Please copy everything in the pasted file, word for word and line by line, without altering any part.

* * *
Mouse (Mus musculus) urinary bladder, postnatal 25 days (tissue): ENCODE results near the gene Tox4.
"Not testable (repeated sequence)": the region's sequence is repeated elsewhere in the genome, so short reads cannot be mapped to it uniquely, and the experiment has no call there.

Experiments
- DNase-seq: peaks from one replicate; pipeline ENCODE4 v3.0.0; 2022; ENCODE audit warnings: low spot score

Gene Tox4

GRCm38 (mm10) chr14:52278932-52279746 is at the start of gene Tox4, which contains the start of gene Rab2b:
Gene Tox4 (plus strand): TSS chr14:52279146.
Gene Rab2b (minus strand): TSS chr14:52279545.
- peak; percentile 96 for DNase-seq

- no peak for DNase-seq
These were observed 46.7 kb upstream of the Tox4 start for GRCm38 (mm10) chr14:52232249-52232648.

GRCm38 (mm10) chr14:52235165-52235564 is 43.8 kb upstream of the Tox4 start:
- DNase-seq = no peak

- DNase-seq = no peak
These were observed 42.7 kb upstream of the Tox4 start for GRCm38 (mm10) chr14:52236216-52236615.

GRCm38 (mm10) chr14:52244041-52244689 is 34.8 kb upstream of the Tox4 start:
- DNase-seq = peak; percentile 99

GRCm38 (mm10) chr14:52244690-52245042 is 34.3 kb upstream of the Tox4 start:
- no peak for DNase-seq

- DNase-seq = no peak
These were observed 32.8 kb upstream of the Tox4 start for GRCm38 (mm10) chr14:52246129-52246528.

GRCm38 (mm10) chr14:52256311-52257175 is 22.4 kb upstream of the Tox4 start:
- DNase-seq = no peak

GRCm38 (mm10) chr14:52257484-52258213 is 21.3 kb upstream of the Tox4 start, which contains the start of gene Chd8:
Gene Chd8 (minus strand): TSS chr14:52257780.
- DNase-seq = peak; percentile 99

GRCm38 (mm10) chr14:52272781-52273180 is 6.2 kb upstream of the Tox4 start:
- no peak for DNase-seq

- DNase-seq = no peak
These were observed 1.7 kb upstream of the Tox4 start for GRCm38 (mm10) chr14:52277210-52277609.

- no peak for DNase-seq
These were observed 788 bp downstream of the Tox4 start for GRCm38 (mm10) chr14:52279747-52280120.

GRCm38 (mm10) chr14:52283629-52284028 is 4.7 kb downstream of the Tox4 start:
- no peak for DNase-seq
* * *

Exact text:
Mouse (Mus musculus) urinary bladder, postnatal 25 days (tissue): ENCODE results near the gene Tox4.
"Not testable (repeated sequence)": the region's sequence is repeated elsewhere in the genome, so short reads cannot be mapped to it uniquely, and the experiment has no call there.

Experiments
- DNase-seq: peaks from one replicate; pipeline ENCODE4 v3.0.0; 2022; ENCODE audit warnings: low spot score

Gene Tox4

GRCm38 (mm10) chr14:52278932-52279746 is at the start of gene Tox4, which contains the start of gene Rab2b:
Gene Tox4 (plus strand): TSS chr14:52279146.
Gene Rab2b (minus strand): TSS chr14:52279545.
- peak; percentile 96 for DNase-seq

- no peak for DNase-seq
These were observed 46.7 kb upstream of the Tox4 start for GRCm38 (mm10) chr14:52232249-52232648.

GRCm38 (mm10) chr14:52235165-52235564 is 43.8 kb upstream of the Tox4 start:
- DNase-seq = no peak

- DNase-seq = no peak
These were observed 42.7 kb upstream of the Tox4 start for GRCm38 (mm10) chr14:52236216-52236615.

GRCm38 (mm10) chr14:52244041-52244689 is 34.8 kb upstream of the Tox4 start:
- DNase-seq = peak; percentile 99

GRCm38 (mm10) chr14:52244690-52245042 is 34.3 kb upstream of the Tox4 start:
- no peak for DNase-seq

- DNase-seq = no peak
These were observed 32.8 kb upstream of the Tox4 start for GRCm38 (mm10) chr14:52246129-52246528.

GRCm38 (mm10) chr14:52256311-52257175 is 22.4 kb upstream of the Tox4 start:
- DNase-seq = no peak

GRCm38 (mm10) chr14:52257484-52258213 is 21.3 kb upstream of the Tox4 start, which contains the start of gene Chd8:
Gene Chd8 (minus strand): TSS chr14:52257780.
- DNase-seq = peak; percentile 99

GRCm38 (mm10) chr14:52272781-52273180 is 6.2 kb upstream of the Tox4 start:
- no peak for DNase-seq

- DNase-seq = no peak
These were observed 1.7 kb upstream of the Tox4 start for GRCm38 (mm10) chr14:52277210-52277609.

- no peak for DNase-seq
These were observed 788 bp downstream of the Tox4 start for GRCm38 (mm10) chr14:52279747-52280120.

GRCm38 (mm10) chr14:52283629-52284028 is 4.7 kb downstream of the Tox4 start:
- no peak for DNase-seq